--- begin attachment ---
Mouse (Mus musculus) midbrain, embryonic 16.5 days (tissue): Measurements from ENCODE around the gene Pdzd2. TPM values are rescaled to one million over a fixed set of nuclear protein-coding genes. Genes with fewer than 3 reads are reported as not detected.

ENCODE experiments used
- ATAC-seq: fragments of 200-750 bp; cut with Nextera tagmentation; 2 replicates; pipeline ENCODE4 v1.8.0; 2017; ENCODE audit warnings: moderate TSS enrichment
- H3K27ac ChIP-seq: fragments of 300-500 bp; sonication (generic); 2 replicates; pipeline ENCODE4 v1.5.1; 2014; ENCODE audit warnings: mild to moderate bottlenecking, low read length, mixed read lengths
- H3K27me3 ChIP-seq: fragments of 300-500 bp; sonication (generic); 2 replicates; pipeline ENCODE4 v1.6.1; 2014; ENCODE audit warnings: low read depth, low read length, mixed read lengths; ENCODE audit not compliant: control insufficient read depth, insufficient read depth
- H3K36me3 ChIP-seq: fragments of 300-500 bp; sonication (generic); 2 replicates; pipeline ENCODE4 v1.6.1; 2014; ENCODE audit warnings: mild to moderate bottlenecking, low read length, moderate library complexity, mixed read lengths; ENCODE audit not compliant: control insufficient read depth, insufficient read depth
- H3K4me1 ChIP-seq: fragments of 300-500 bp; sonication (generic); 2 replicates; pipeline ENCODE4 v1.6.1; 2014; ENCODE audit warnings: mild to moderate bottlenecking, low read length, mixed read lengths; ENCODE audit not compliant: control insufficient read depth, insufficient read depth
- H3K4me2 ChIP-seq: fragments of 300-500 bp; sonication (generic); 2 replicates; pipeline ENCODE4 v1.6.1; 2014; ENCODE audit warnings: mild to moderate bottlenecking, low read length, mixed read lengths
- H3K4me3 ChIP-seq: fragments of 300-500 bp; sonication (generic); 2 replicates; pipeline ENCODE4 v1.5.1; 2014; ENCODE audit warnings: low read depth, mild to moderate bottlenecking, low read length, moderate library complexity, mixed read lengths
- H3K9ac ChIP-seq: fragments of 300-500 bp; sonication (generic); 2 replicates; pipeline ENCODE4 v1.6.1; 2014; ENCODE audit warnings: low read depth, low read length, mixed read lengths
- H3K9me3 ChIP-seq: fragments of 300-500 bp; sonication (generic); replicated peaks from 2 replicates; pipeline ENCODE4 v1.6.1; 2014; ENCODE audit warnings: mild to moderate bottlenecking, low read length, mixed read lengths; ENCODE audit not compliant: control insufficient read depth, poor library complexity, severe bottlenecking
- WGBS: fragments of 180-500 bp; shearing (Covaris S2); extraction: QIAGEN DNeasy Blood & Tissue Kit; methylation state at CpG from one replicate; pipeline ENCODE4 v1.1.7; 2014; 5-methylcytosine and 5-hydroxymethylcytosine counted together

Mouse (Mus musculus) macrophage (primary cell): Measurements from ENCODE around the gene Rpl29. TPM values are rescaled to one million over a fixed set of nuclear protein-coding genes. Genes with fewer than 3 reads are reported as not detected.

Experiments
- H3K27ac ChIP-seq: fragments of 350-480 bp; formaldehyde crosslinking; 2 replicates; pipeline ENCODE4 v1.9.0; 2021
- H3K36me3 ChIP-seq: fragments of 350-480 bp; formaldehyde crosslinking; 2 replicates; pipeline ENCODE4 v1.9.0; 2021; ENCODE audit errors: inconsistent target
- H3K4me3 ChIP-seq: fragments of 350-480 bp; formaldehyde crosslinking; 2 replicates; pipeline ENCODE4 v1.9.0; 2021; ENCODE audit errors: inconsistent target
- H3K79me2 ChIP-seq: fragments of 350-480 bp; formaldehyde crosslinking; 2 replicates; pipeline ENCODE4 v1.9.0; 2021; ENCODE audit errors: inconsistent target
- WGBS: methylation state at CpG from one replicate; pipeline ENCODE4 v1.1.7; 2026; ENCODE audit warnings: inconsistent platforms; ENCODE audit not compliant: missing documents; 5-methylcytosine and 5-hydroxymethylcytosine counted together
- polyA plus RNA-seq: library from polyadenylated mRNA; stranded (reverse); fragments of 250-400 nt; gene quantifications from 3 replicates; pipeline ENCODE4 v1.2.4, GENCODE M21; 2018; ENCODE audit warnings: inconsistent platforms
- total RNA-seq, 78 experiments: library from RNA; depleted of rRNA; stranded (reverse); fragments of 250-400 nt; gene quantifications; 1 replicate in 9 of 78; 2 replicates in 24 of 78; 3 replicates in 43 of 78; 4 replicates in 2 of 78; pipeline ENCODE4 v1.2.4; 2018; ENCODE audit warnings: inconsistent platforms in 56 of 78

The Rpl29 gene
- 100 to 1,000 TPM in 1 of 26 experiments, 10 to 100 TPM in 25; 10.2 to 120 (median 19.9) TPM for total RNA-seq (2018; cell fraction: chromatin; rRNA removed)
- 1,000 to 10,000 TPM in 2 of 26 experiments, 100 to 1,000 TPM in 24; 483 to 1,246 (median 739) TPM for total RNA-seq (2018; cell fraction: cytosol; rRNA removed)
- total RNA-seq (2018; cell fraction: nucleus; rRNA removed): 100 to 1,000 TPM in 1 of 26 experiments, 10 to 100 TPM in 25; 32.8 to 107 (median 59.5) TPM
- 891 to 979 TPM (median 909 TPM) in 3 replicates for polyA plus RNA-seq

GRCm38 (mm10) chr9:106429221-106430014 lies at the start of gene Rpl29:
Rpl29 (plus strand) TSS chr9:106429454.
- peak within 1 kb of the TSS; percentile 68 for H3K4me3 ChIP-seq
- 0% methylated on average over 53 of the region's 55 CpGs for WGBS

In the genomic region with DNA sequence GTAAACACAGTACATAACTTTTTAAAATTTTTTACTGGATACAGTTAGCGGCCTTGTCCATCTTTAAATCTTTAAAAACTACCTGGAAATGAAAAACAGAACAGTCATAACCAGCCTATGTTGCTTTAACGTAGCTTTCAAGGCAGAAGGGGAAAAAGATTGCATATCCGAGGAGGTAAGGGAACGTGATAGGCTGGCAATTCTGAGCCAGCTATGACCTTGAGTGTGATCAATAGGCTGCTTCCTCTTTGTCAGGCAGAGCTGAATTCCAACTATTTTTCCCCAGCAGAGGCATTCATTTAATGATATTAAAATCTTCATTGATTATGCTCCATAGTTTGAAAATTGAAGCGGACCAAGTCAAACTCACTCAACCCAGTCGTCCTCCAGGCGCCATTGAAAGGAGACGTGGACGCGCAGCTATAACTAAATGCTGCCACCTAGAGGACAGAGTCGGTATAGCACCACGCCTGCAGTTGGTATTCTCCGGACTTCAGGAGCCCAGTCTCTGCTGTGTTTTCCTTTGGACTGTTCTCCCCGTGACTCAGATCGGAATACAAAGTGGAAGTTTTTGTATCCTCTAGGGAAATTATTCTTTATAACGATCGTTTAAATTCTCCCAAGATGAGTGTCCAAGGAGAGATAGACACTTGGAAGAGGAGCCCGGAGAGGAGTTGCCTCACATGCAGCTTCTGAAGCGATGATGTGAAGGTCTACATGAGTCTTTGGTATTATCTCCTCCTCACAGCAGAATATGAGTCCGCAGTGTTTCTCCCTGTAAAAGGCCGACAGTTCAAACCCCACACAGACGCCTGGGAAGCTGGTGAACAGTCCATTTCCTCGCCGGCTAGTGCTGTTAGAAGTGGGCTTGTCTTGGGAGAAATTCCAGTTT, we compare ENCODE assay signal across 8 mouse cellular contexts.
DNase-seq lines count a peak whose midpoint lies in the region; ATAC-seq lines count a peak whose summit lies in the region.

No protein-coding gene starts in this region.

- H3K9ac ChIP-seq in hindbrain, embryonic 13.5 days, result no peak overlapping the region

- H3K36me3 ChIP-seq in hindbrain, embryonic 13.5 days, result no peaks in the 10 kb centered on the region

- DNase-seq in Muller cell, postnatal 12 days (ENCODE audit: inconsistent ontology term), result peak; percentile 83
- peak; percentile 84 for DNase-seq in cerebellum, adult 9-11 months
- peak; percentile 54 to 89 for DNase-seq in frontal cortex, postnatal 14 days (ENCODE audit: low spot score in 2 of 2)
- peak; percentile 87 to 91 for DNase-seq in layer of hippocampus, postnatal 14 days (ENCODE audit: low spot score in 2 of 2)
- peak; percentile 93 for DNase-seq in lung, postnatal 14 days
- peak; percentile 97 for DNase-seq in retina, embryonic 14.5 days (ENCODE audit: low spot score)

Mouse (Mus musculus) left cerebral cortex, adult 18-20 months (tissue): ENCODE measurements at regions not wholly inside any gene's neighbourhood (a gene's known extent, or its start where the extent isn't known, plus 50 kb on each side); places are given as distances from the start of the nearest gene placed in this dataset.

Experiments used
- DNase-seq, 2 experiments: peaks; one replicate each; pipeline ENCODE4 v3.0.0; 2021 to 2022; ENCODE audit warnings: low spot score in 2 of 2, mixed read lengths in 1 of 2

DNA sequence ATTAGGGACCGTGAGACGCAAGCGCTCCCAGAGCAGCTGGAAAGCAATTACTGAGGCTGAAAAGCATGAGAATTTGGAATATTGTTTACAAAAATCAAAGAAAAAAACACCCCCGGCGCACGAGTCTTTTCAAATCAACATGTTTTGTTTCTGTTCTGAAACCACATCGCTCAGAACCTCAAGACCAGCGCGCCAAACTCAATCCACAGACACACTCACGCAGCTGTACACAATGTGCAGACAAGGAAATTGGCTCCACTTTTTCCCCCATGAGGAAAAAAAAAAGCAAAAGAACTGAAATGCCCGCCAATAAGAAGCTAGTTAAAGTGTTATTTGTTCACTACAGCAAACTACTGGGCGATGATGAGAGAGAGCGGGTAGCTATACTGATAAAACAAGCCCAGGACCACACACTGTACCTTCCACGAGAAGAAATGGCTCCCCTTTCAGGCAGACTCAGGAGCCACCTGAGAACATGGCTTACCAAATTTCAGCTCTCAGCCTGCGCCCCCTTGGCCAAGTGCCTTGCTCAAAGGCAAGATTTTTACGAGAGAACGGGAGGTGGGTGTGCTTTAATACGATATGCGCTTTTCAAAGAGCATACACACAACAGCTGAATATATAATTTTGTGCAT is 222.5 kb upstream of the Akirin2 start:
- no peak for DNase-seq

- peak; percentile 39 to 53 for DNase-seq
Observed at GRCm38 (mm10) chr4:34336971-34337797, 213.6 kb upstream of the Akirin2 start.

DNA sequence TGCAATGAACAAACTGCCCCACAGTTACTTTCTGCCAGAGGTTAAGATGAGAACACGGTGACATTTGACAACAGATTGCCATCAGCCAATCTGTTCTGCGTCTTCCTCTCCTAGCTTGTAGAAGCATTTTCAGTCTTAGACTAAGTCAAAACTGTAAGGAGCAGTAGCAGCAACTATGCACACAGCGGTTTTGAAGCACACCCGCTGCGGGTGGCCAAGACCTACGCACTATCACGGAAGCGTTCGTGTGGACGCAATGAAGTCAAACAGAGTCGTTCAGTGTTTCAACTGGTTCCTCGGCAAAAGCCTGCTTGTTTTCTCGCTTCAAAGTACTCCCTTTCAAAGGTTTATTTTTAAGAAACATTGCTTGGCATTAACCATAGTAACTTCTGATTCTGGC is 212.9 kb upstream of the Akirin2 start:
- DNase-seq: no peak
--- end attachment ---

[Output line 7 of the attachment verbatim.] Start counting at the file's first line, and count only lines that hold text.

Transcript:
- H3K4me1 ChIP-seq: fragments of 300-500 bp; sonication (generic); 2 replicates; pipeline ENCODE4 v1.6.1; 2014; ENCODE audit warnings: mild to moderate bottlenecking, low read length, mixed read lengths; ENCODE audit not compliant: control insufficient read depth, insufficient read depth